Lessons I Learned from Infertility

As much as I hate to admit that infertility has done anything good for me, there are quite a few important lessons I’ve learned over the last couple of years…

A year ago, I was struggling. We were only 6 months into trying to conceive, and I was quickly losing my mind. Every day I battled tears, anxiety, fear, shame and a string of “Worst Case Scenario’s” that flipped through my brain like a never-ending rolodex on speed. There was no hope. Only heavy darkness.

And then I had an idea…what if I started an anonymous fertility Tumblr blog documenting our journey, (both the struggles and hopes). What if I didn’t tell a soul I was doing it, so there was no pressure to say the right thing…it’d be a totally safe space to crack open my infertile heart and let all the anger and resentment and fear just pour out of me.

So I started a Tumblr account and just started writing. Never did I think anyone would read my words or give a crap about what I had to say. I also never thought I’d find real friends on Tumblr. But I was blown away by the outpouring of love and support and “Me too’s!” that came out of the decision to share my story.

Here are a few lessons that I’ve learned as a TTC blogger:

  1. You’re allowed to be mad. At the beginning of 2015, I was SO HARD on myself. Anytime I felt jealous over a friend’s pregnancy announcement or heartbroken when my period came, I felt like an incredibly unevolved failure of a person. Why couldn’t I “just” be happy for all that I have? Why couldn’t I “just” be happy for other people? Why was everything all about me? Was I a bad person? Waves of guilt were drowning me every single day. But now I give myself permission to feel sad or lonely or misunderstood or jealous. Because I know that is part of being alive. So I try to recognize my feelings, write about it or talk about it, and then move on.
  2. Whatever happens, none of us are ever alone. Going through infertility can be incredibly lonely. Unless you’re an open book, most people probably don’t even know you’re going through this, which can feel so isolating. But sharing my story especially with women who have been through it before and hearing their stories has made me realize that there is an army of strong, loyal, determined ladies in this world all fighting the same battle. Let’s share with each other and confide in each other and cheer each other on. Cool?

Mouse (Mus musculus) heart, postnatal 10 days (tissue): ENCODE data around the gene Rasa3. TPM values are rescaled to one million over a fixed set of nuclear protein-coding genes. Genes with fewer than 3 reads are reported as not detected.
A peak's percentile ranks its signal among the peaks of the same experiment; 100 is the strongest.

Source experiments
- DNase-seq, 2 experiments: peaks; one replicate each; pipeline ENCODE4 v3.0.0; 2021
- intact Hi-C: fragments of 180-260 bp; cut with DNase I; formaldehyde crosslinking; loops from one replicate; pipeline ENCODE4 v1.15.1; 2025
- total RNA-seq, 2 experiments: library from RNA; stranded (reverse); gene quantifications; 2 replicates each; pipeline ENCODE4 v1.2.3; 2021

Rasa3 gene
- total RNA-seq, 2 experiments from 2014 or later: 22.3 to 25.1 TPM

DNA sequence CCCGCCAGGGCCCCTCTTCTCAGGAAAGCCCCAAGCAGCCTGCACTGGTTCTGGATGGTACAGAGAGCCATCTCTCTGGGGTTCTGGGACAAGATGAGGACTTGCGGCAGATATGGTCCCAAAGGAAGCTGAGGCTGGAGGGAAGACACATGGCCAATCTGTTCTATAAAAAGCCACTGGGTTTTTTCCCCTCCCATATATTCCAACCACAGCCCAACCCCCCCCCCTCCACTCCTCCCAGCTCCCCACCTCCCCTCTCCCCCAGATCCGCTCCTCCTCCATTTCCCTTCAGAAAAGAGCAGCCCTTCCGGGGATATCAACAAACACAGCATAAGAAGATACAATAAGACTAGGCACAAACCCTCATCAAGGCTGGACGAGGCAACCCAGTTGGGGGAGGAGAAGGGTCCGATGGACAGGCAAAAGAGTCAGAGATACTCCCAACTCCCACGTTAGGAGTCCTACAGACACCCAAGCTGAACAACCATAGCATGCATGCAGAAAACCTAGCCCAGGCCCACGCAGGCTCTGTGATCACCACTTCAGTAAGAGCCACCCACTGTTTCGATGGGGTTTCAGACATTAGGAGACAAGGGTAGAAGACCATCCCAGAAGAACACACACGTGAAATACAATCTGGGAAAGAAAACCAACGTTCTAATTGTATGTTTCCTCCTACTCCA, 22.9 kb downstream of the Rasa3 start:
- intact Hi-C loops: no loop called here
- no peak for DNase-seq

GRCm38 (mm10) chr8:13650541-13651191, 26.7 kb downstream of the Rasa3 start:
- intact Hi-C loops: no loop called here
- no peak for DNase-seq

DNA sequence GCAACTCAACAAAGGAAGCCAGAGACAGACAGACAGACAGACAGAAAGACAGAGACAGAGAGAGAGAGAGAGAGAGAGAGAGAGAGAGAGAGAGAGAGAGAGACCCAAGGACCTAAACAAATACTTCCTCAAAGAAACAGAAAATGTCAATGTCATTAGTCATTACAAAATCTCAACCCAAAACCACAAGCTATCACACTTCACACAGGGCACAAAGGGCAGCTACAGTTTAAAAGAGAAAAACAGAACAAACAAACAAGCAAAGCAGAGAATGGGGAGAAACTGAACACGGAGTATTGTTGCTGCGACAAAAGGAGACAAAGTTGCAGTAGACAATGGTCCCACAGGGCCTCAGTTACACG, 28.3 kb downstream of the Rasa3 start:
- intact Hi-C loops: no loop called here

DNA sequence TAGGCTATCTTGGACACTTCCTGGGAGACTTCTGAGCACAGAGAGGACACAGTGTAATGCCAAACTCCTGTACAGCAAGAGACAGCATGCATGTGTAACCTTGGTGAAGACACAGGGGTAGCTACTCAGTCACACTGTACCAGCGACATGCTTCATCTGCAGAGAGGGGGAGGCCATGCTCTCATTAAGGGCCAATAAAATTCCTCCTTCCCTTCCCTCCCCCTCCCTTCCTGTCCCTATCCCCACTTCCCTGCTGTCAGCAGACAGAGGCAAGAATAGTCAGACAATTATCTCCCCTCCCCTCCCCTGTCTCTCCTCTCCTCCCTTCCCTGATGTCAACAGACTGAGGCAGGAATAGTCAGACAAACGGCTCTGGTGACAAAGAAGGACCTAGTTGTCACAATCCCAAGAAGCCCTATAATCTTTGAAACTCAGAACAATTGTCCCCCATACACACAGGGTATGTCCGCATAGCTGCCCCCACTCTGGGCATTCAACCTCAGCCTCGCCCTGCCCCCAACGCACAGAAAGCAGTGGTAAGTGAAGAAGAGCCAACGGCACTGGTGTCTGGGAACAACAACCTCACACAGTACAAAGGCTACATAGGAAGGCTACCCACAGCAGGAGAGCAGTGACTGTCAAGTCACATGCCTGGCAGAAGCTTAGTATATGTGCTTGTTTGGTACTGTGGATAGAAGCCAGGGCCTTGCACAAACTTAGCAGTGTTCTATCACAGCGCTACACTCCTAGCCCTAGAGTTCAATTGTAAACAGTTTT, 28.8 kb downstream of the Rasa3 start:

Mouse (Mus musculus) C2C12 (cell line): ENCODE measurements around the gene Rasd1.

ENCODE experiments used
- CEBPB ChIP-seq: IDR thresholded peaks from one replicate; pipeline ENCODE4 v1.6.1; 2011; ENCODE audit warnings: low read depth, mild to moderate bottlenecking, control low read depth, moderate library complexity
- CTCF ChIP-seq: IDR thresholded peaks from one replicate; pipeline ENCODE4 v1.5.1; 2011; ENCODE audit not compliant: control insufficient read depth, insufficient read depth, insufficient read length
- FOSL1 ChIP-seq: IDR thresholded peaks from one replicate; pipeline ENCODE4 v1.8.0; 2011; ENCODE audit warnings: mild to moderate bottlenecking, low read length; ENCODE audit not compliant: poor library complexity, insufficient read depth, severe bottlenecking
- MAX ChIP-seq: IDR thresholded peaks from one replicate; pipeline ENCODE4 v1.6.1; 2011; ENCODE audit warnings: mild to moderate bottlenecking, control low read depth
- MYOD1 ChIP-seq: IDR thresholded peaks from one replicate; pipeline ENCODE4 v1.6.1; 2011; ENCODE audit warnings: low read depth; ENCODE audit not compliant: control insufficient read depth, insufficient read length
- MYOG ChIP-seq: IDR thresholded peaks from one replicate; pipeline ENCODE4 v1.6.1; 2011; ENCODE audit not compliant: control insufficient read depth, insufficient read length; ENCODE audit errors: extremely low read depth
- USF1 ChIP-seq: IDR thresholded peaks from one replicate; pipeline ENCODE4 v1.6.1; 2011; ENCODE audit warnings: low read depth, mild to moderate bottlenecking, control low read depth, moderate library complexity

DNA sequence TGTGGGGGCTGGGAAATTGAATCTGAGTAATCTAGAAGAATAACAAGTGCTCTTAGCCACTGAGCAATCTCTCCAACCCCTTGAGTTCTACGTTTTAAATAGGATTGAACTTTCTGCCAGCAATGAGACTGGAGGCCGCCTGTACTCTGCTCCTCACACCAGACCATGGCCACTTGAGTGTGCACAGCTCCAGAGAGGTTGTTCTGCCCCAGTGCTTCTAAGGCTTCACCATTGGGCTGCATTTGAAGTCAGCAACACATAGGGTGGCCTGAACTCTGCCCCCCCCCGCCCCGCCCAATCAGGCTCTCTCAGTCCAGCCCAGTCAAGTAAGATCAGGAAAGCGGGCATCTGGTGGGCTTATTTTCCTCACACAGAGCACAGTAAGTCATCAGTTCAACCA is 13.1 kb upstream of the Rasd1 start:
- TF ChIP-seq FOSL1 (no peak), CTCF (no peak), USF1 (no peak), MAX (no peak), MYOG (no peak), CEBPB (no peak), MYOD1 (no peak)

3. We have very little control over what happens to us. The most exasperating, crazy-making part of this journey for me has been the complete lack of control. I grew up believing that if you worked hard and tried your best, you’d be rewarded. When it came to schoolwork, staying in shape, getting a job, making money…my thinking was so linear! Hard work + determination = Money, Job, First Chair Violin, A+ on the test, or whatever the goal was. Today I am almost embarrassed at how naive this thinking is. I can’t believe I made it 30 years on this planet believing that simple formula was all that stood between your reality and your goal. Life is so much more complicated than that…sure we can try our best but that’s not always enough to please the fates. There’s a Polish saying that goes, “Pray to God and swim to shore.” I love this because it recognizes that you can’t JUST do one or the other.
  4. Being uncomfortable is OK. When you’re battling infertility, friendships, relationships and marriages get messy. Conversations can get uncomfortable in record time. You feel awkward. Vulnerable. Embarrassed. And that is part of life! Being able to sit in the discomfort and work through the muck and mess makes you a stronger, more realized person. It’s how you truly connect with the people in your life. So when people ask you, “How are you?” It’s ok to be honest and cry or break down. Let your friends be there for you. It’s ok for them to be uncomfortable for 5 minutes and listen to your story. They’re your friends and family for a reason; use them.
  5. This feeling, whatever it is, is only for now. I’m a big musical theater geek and when it comes to fertility I always think of the song from Avenue Q, “For Now.” Here are some of best lyrics:


Nothing lasts, life goes on, full of surprises.

You’ll be faced with problems of all shapes and sizes.

You’re going to have to make a few compromises, for now…

But only for now!

For now we’re healthy. For now we’re employed.

For now we’re happy, if not overjoyed.

And we’ll accept the things we cannot avoid, for now…

But only for now!

What I love about this song is how it articulates one of the biggest comforts and anxieties of being alive; that everything is temporary. Some moments are happy. Others are crushing. And we flip flop between a million emotions every single moment. There’s comfort in knowing that all feelings, even the really dark and tragic ones are only temporary. Everything in life is only temporary.

Elyse Ash is the founder and CEO of Fruitful Fertility. It took her and her husband Brad three years, two rounds of IVF and one frozen embryo transfer to see their first positive pregnancy test which brought them their daughter, born in March 2018. Elyse lives in Minneapolis and loves poetry, hockey, social justice, Beyonce and pretending she’s into yoga.

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